Voting rights advocates circulated a legal memo Thursday that calls a controversial gun amendment in the Senate-passed District of Columbia House Voting Rights Act outdated and unnecessary.
Sen. John Ensign (R-Nev.) offered the amendment in February, and Senators attached it with a vote of 62-36. The threat of a similar amendment has stalled the bill’s progress in the House, and House leaders have spent weeks trying to find a compromise.
But a memo by the law firm Patton Boggs, written for the advocacy group DC Vote, claims that several provisions in the amendment don’t address recent changes in the city’s gun laws.
D.C. officials revamped their strict laws after the Supreme Court issued an opinion last year calling them unconstitutional. Those changes, according to the memo, have put District guns laws in compliance with the Supreme Court decision, District of Columbia v. Heller.
Some Members, however, say the new laws are still too prohibitive. Ensign, in fact, claims his amendment restores Second Amendment rights to District residents.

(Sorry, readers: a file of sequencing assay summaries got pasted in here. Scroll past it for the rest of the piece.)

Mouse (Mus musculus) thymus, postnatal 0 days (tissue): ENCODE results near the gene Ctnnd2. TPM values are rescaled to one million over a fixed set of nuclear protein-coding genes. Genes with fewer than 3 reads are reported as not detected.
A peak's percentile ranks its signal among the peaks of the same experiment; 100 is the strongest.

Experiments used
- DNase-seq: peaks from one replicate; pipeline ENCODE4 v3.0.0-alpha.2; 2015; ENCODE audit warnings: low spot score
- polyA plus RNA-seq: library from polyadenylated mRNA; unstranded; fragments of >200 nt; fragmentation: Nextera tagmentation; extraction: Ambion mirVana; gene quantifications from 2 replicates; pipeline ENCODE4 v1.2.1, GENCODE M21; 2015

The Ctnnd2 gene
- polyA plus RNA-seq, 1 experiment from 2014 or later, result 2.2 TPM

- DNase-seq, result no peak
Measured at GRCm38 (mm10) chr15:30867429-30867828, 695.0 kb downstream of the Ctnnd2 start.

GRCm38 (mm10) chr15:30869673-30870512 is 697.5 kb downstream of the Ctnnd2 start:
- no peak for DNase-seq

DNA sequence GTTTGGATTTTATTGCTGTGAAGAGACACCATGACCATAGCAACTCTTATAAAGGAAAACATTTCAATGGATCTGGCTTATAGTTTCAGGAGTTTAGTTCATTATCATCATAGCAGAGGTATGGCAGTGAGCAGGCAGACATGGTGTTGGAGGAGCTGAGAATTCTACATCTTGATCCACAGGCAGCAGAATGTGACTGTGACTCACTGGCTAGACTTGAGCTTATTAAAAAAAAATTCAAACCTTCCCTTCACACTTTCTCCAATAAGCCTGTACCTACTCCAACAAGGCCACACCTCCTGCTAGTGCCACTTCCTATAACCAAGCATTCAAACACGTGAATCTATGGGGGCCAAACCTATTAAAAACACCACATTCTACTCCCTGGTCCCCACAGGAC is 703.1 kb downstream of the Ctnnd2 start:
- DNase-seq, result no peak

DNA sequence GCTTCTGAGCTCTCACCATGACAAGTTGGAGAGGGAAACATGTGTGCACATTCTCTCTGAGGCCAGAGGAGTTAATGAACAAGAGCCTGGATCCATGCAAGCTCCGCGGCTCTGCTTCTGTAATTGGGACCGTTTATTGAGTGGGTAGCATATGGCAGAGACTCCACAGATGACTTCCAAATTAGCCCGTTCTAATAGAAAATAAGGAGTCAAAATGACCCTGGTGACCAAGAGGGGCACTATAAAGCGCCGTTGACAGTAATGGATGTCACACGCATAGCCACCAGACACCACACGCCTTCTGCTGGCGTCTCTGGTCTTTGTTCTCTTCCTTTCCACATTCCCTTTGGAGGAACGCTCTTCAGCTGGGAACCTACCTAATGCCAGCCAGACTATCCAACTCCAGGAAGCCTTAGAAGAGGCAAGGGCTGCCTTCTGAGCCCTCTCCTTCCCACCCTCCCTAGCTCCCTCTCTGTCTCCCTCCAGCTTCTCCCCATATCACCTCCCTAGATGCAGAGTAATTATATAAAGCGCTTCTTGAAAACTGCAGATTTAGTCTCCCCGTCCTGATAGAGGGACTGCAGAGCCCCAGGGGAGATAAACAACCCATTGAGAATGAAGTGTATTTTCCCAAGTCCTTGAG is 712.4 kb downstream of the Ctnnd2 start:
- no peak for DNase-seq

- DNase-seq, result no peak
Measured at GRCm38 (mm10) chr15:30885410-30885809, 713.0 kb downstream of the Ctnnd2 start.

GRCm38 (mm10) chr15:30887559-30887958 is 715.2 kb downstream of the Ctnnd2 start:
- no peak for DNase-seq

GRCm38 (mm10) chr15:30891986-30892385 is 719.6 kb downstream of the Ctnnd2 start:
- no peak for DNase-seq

But Ensign’s language “does not take into account the dramatic changes already made by the District to comply with the Supreme Court decision,— according to the memo. “The Ensign amendment includes provisions which are no longer viable and which negate policies that are currently employed by other states.—
Ensign’s office did not immediately return a request for comment.
Among other things, the amendment would repeal registration requirements for guns, prohibit the city from enacting firearm laws and allow residents to carry assault rifles like AK-47s and Uzis.
But under D.C. law, residents can only buy ammunition for guns they are registered to own, a requirement that would not be changed by the Ensign amendment. The result, the memo points out, would be to force owners to bring their guns with them when they wanted to buy ammunition, since that would be the only way to prove ownership.
It all adds up to language that is “duplicative, yet inconsistent,— according to Patton Boggs’ attorneys.
DC Vote sent out a press release with the memo attached Thursday afternoon, less than a day before D.C. Del. Eleanor Holmes Norton (D) will hold a hearing on how Ensign’s amendment will affect the security of the city.
She’s hoping a more thorough look at the effects of the legislation will convince more centrist and conservative Democrats to reject it and vote to consider an amendment-free D.C. voting rights act.